North Korea’s Nukes Encourage Nuclear Proliferation
Two former U.S. secretaries of state warn that North Korea’s evolving nuclear program presents an immediate national security threat over the possibility the regime would use the weapons and a longer-term threat because it will encourage nuclear proliferation.
Their comments came just before Defense Secretary Jim Mattis described the regime of Kim Jong Un as “a threat to the entire world” and “an international problem that requires an international solution.”
In a meeting with South Korean Defense Minister Song Young-moo, Mattis said the U.S. and South Korean militaries “stand shoulder-to-shoulder ready to defend against any attack.”
Henry Kissinger, secretary of state and national security advisor during the Nixon administration, told the Senate Armed Services Committee, “I think the denuclearization of North Korea must be a fundamental objective.”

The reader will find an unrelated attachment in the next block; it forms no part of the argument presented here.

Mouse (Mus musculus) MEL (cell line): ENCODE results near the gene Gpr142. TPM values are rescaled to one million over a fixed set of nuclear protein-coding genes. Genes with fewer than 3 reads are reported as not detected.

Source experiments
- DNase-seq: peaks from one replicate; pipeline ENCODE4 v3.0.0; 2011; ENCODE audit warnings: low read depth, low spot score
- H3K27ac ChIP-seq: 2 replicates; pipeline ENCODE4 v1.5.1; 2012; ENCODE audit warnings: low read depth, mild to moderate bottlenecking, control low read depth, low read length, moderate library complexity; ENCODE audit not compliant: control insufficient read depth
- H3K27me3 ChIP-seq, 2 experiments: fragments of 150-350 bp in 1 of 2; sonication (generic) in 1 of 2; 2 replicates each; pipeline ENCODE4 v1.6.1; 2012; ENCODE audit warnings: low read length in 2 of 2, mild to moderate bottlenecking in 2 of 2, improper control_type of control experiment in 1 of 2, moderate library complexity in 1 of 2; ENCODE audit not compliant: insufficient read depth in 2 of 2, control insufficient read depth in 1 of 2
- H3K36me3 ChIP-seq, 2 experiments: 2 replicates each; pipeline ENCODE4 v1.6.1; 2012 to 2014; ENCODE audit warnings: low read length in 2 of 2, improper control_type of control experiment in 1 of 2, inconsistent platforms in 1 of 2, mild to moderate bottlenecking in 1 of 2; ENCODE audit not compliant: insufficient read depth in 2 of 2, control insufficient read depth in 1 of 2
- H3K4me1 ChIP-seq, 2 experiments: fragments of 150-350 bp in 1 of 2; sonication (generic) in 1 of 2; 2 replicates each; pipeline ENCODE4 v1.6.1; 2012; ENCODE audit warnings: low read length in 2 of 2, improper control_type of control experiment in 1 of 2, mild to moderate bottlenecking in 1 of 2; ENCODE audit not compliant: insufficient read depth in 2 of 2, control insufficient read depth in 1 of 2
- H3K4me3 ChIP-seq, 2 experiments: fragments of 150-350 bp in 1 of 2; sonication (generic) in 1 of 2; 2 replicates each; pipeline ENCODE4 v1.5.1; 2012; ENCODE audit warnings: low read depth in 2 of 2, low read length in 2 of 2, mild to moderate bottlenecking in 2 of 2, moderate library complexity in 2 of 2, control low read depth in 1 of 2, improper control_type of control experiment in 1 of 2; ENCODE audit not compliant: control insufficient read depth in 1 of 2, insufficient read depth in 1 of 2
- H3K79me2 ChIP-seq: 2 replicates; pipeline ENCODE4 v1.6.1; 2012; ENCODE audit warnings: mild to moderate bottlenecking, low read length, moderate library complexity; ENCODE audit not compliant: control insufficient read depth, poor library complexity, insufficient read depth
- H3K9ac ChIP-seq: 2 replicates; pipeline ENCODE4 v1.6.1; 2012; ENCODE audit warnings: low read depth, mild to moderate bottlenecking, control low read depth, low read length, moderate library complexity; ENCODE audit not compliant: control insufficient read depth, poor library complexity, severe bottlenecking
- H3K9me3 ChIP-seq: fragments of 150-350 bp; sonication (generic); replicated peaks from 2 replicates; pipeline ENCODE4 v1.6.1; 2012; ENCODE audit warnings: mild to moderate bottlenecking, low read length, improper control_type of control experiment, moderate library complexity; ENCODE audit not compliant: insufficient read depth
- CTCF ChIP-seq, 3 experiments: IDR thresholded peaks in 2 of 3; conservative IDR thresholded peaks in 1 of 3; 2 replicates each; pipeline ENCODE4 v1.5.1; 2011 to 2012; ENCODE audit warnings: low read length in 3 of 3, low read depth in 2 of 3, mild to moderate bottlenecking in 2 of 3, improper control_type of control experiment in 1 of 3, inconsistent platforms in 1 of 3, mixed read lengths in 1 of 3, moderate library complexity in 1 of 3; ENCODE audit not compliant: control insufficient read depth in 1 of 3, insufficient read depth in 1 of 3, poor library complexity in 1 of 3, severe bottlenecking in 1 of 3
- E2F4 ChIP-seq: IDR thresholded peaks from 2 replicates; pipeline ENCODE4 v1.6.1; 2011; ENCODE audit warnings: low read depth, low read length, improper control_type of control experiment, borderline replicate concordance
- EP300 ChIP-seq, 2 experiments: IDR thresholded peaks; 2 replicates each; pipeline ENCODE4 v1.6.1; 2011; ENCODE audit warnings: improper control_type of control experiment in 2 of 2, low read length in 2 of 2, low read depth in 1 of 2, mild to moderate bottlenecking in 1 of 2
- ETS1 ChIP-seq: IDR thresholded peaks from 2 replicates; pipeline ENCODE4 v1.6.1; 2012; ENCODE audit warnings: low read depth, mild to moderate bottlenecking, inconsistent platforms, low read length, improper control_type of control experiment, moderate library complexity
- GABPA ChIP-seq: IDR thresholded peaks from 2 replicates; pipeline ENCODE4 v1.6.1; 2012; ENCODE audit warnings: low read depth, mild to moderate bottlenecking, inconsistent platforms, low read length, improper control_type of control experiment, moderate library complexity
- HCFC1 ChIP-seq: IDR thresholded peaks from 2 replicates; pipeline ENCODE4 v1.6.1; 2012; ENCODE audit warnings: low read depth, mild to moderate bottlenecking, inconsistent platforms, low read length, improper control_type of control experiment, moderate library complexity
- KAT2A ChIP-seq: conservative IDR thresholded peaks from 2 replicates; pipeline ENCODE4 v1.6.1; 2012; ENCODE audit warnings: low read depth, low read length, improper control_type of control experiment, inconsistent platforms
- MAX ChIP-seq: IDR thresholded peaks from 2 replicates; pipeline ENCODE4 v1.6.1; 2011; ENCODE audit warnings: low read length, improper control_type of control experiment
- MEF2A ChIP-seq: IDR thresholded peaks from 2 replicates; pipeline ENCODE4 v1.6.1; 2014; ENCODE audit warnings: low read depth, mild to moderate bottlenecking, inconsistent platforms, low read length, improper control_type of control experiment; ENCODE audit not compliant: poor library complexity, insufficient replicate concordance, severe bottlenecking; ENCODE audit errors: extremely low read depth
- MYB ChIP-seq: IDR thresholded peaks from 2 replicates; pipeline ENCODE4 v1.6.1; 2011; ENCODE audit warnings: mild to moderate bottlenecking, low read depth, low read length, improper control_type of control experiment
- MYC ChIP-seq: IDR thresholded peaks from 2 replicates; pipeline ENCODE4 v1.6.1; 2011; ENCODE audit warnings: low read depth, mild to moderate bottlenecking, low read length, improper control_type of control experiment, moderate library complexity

“If North Korea could maintain its capability in the face of opposition by China and the United States, and disapproval of the rest of the world, other countries are bound to think that this is the way for achieving international prominence and the upper hand in international disputes,” Kissinger said.
George Shultz, secretary of state during the Reagan administration, said he shared the same concern. “The more countries have nuclear weapons, the more likely it is one’s going to go off somewhere,” he said. “The more fissile material is lying around, anybody who gets fissile material can make a weapon fairly easily.”
“This is a major problem. It can blow up the world,” Shultz said.